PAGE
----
Fine-scale spatial genetic structure of common and declining bumble bees across an agricultural landscape

Dreier, Stephanie; Redhead, John A.; Warren, Ian A.; Bourke, Andrew F.G.; Heard, Matthew S.; Jordan, William C.; Sumner, Seirian; Wang, Jinliang; Carvell, Claire. 2014 Fine-scale spatial genetic structure of common and declining bumble bees across an agricultural landscape. Molecular Ecology, 23 (14). 3384-3395.

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Land-use changes have threatened populations of many insect pollinators, including bumble bees. Patterns of dispersal and gene flow are key determinants of species' ability to respond to land-use change, but have been little investigated at a fine scale (<10 km) in bumble bees. Using microsatellite markers, we determined the fine-scale spatial genetic structure of populations of four common Bombus species (B. terrestris, B. lapidarius, B. pascuorum and B. hortorum) and one declining species (B. ruderatus) in an agricultural landscape in Southern England, UK. The study landscape contained sown flower patches representing agri-environment options for pollinators. We found that, as expected, the B. ruderatus population was characterized by relatively low heterozygosity, number of alleles and colony density. Across all species, inbreeding was absent or present but weak (FIS = 0.01–0.02). Using queen genotypes reconstructed from worker sibships and colony locations estimated from the positions of workers within these sibships, we found that significant isolation by distance was absent in B. lapidarius, B. hortorum and B. ruderatus. In B. terrestris and B. pascuorum, it was present but weak; for example, in these two species, expected relatedness of queens founding colonies 1 m apart was 0.02. These results show that bumble bee populations exhibit low levels of spatial genetic structure at fine spatial scales, most likely because of ongoing gene flow via widespread queen dispersal. In addition, the results demonstrate the potential for agri-environment scheme conservation measures to facilitate fine-scale gene flow by creating a more even distribution of suitable habitats across landscapes.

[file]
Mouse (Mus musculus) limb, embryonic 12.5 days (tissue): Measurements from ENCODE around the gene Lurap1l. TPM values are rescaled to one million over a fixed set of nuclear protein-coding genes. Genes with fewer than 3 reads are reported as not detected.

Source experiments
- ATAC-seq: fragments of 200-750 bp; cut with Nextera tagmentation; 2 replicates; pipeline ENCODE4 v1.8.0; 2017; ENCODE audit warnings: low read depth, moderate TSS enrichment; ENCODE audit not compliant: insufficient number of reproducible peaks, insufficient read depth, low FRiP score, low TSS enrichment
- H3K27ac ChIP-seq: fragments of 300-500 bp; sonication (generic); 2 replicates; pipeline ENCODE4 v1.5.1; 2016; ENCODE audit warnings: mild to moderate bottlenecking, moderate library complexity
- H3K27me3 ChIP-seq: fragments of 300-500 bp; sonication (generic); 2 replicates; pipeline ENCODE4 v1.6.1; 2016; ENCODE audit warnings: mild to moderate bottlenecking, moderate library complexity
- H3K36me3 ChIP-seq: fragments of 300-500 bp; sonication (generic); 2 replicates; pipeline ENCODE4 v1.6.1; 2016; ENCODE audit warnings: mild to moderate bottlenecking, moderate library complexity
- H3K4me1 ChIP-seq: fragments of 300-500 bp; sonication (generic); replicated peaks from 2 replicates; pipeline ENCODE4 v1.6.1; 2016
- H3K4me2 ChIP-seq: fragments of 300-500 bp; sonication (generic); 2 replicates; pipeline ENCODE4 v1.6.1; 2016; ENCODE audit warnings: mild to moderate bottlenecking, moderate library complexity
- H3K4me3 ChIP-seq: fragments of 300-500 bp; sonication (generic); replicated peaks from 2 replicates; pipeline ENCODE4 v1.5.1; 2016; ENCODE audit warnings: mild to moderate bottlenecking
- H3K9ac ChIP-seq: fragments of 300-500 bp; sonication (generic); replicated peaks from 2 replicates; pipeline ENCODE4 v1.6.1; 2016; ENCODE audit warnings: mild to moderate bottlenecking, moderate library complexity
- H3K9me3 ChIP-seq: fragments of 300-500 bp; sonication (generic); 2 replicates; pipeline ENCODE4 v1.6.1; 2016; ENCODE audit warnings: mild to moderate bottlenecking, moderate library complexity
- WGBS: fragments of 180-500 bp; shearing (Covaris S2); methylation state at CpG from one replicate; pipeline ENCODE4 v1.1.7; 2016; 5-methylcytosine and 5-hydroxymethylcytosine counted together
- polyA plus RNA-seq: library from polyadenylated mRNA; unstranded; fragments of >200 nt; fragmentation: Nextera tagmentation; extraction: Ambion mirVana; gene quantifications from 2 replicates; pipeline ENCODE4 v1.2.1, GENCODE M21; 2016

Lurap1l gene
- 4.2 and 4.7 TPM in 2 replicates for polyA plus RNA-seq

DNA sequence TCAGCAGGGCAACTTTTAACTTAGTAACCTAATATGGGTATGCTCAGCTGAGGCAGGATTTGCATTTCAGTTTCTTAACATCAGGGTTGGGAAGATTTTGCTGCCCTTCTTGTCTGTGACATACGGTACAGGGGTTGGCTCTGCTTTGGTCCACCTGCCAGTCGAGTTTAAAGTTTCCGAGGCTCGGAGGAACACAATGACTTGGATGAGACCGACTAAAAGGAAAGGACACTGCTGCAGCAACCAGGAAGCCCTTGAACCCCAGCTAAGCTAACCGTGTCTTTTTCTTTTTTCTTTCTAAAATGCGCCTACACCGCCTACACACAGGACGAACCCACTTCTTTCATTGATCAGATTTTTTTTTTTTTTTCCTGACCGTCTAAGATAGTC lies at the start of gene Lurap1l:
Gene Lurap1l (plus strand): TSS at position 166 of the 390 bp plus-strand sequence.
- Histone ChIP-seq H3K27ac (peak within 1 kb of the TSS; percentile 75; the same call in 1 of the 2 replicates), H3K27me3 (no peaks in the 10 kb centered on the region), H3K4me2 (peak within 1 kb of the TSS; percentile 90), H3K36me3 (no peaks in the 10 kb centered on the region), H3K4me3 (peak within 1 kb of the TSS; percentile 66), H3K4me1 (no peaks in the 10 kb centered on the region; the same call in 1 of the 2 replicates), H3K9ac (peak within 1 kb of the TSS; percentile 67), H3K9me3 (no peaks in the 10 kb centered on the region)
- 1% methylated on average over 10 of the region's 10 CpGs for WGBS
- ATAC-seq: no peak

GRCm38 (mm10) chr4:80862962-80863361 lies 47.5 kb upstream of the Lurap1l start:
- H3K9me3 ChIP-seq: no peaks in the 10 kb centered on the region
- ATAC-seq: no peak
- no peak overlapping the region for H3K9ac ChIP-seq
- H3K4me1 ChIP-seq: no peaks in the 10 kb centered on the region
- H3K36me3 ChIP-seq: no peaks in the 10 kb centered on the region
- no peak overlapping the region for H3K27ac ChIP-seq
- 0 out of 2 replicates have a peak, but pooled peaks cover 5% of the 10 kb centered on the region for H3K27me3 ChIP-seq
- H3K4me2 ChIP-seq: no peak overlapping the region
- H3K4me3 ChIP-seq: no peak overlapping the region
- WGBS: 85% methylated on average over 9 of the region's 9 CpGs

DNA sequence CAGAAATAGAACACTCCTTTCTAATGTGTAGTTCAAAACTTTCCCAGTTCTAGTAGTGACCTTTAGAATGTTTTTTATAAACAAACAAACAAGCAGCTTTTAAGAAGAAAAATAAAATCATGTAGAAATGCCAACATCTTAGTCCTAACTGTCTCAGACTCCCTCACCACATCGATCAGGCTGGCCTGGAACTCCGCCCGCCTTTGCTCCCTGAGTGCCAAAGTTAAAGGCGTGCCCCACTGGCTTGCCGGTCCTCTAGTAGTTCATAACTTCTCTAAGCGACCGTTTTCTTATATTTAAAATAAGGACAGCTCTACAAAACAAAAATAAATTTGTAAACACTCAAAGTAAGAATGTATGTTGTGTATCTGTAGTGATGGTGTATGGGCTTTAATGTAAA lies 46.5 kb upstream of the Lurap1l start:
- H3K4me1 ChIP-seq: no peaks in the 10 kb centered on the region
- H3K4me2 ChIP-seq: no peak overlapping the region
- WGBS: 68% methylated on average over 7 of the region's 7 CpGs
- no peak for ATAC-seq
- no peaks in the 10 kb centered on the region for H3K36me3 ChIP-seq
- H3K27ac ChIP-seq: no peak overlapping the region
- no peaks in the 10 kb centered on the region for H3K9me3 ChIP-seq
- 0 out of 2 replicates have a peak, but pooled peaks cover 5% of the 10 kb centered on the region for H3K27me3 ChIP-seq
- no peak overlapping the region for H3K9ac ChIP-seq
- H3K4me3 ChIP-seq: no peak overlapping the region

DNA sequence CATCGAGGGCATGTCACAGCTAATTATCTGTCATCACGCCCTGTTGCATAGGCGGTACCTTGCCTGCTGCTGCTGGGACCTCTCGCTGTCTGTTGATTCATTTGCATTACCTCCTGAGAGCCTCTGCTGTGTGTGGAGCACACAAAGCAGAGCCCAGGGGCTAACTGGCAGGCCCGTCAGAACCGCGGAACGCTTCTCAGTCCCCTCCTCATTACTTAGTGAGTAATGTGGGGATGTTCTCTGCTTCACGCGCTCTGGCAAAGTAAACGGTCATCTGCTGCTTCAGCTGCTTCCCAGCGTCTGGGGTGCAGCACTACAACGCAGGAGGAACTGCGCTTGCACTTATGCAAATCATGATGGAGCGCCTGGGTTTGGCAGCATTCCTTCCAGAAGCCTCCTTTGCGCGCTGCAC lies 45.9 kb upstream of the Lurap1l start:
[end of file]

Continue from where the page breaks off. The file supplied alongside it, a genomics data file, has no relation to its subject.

Item Type: Publication - Article
Digital Object Identifier (DOI):
UKCEH and CEH Sections/Science Areas: Pywell
ISSN: 0962-1083
Additional Information. Not used in RCUK Gateway to Research.: Open Access paper - Official URL link provides full text
Additional Keywords: Bombus, conservation, isolation by distance, microsatellite, queen dispersal, relatedness
NORA Subject Terms: Ecology and Environment
Date made live: 05 Feb 2015 12:34 +0 (UTC)

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